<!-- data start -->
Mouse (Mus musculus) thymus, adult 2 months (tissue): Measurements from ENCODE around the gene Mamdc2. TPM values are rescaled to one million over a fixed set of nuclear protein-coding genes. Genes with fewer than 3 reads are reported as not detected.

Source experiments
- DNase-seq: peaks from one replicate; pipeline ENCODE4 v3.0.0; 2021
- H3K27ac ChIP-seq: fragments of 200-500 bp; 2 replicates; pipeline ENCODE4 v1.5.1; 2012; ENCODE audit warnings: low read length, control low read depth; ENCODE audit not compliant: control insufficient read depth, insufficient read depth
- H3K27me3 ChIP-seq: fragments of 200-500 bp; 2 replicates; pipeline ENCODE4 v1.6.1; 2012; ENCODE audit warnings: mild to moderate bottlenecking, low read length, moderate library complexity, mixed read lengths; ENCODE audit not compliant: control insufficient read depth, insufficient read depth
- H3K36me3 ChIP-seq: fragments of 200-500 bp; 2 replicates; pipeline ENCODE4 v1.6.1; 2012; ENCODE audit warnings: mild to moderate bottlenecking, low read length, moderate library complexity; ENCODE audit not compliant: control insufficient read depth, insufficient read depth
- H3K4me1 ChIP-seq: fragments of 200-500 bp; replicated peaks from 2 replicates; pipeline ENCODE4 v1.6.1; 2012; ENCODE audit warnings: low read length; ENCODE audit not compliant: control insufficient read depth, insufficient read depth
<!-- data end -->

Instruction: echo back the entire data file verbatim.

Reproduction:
Mouse (Mus musculus) thymus, adult 2 months (tissue): Measurements from ENCODE around the gene Mamdc2. TPM values are rescaled to one million over a fixed set of nuclear protein-coding genes. Genes with fewer than 3 reads are reported as not detected.

Source experiments
- DNase-seq: peaks from one replicate; pipeline ENCODE4 v3.0.0; 2021
- H3K27ac ChIP-seq: fragments of 200-500 bp; 2 replicates; pipeline ENCODE4 v1.5.1; 2012; ENCODE audit warnings: low read length, control low read depth; ENCODE audit not compliant: control insufficient read depth, insufficient read depth
- H3K27me3 ChIP-seq: fragments of 200-500 bp; 2 replicates; pipeline ENCODE4 v1.6.1; 2012; ENCODE audit warnings: mild to moderate bottlenecking, low read length, moderate library complexity, mixed read lengths; ENCODE audit not compliant: control insufficient read depth, insufficient read depth
- H3K36me3 ChIP-seq: fragments of 200-500 bp; 2 replicates; pipeline ENCODE4 v1.6.1; 2012; ENCODE audit warnings: mild to moderate bottlenecking, low read length, moderate library complexity; ENCODE audit not compliant: control insufficient read depth, insufficient read depth
- H3K4me1 ChIP-seq: fragments of 200-500 bp; replicated peaks from 2 replicates; pipeline ENCODE4 v1.6.1; 2012; ENCODE audit warnings: low read length; ENCODE audit not compliant: control insufficient read depth, insufficient read depth